The application for federal student aid is longer than the tax returns filled out by the majority of US households. Research suggests that complexity in the aid process undermines its effectiveness in inducing more students into college. In 2008, an article in this journal showed that most of the data items in the aid application did not affect the distribution of aid, and that the much shorter set of variables available in IRS data could be used to closely replicate the existing distribution of aid. This added momentum to a period of discussion and activity around simplification in Congress and the US Department of Education. In this article, we provide a five-year retrospective of what's changed in the aid application process, what hasn't, and the possibilities for future reform. While there has been some streamlining in the process of applying for aid, it has fallen far short of its goals. Two dozen questions were removed from the aid application and a dozen added, reducing the number of questions from 127 to 116. Funding for college has also been complicated by the growth of a parallel system for aid: the tax system. A massive expansion in federal tax incentives for college, in particular the American Opportunity Tax Credit, has led to millions of households completing paperwork for both the IRS and the US Department of Education in order to qualify for college funding.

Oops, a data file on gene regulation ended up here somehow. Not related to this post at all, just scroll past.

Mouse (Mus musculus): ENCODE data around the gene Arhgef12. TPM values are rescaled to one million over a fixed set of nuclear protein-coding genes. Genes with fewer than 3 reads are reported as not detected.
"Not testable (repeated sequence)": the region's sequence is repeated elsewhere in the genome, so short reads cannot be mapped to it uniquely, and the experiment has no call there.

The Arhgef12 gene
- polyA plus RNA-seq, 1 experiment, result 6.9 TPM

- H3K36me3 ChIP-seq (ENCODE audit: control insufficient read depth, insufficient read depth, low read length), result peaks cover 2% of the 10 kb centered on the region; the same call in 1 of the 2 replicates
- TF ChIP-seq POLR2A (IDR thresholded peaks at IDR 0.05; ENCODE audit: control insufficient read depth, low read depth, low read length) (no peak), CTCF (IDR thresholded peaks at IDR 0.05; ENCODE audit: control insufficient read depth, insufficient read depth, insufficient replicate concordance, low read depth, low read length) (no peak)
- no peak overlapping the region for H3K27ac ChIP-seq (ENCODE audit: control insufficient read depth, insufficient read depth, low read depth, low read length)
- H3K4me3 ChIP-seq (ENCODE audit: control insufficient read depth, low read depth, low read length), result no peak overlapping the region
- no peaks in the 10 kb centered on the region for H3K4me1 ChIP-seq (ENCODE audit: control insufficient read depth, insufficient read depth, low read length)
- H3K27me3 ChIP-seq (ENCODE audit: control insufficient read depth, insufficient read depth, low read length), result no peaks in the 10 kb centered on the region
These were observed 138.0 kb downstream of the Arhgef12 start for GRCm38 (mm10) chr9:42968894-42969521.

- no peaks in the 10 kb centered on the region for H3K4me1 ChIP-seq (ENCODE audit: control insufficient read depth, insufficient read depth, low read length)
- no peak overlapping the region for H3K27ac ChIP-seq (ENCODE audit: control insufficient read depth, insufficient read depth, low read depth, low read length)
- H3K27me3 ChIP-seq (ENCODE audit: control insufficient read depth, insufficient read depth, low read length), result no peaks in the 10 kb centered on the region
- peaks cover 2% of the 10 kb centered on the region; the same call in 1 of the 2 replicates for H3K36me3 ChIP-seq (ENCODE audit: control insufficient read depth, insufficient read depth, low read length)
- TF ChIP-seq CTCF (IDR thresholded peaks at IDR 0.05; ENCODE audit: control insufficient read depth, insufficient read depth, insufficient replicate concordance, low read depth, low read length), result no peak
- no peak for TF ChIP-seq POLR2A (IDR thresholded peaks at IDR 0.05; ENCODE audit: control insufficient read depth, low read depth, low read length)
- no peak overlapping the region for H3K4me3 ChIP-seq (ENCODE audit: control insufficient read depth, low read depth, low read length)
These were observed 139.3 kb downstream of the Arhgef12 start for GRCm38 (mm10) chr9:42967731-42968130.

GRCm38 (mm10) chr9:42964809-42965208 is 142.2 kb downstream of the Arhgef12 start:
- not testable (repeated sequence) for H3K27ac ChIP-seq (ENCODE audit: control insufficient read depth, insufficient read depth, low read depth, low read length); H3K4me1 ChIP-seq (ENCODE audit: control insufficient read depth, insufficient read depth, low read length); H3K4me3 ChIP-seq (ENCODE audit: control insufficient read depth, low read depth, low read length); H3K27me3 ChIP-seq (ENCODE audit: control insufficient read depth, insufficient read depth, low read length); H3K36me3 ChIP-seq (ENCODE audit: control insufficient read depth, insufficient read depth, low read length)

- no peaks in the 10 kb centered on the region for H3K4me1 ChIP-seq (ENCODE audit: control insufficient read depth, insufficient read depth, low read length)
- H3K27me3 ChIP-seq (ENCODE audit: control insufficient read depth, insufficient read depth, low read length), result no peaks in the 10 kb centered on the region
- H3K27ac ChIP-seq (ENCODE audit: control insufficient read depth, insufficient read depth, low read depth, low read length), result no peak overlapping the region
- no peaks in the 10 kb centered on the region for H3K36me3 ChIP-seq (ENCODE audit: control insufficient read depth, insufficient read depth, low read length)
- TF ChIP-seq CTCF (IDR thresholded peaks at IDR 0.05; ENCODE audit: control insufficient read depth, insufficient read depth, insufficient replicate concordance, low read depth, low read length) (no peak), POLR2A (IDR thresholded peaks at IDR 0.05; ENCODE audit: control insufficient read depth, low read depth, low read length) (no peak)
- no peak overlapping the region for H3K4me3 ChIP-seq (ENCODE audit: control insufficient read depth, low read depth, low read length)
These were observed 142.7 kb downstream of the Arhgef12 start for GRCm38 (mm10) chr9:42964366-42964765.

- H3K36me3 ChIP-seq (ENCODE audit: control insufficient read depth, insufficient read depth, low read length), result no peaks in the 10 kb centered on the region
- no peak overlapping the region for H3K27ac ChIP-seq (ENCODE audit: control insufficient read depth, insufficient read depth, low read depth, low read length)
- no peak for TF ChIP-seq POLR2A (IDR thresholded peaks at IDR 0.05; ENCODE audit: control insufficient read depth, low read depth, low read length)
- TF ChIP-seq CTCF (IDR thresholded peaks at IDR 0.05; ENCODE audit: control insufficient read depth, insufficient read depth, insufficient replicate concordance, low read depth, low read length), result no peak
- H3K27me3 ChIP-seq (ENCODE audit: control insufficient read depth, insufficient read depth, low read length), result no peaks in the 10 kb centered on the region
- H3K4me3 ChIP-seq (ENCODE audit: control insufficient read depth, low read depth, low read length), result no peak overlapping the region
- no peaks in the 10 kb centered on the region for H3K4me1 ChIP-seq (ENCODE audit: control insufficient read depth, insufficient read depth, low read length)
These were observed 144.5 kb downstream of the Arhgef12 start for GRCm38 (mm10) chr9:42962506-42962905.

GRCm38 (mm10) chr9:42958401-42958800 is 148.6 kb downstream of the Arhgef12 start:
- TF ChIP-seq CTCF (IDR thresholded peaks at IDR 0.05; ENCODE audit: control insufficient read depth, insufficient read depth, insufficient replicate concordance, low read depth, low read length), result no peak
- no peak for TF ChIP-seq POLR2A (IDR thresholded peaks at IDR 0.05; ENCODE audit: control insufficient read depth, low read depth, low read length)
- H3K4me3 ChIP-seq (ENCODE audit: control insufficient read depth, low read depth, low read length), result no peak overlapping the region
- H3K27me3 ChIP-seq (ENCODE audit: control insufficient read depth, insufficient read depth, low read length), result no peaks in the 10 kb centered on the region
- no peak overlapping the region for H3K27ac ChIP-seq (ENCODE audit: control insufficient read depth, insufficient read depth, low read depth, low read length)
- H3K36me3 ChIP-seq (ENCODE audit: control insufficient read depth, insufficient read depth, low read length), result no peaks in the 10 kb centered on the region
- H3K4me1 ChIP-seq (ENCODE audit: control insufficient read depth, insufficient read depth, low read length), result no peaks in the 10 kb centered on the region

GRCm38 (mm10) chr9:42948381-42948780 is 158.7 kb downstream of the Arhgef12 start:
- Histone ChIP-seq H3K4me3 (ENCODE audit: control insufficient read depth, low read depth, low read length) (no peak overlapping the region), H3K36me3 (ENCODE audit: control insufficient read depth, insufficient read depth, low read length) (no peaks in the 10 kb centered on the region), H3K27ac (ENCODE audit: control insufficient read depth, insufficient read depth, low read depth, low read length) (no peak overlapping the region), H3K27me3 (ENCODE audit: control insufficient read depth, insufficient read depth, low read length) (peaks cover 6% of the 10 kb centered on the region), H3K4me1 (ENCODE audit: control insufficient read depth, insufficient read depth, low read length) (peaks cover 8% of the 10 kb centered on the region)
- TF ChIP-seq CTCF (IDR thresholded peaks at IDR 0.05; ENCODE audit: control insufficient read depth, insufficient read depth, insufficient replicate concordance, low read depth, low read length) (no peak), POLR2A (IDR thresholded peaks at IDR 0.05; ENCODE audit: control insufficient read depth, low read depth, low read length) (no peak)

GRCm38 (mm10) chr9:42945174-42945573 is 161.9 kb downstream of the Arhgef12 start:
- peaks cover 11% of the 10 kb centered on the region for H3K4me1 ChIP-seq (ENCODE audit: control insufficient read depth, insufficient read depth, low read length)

This paper is forthcoming in Tax Policy and the Economy, vol. 27. We thank Monica Bhatt and Dyuti Bhattacharya for excellent research assistance. Jeffrey Brown provided helpful comments. All errors and opinions are our own. The views expressed herein are those of the authors and do not necessarily reflect the views of the Education Policy Initiative.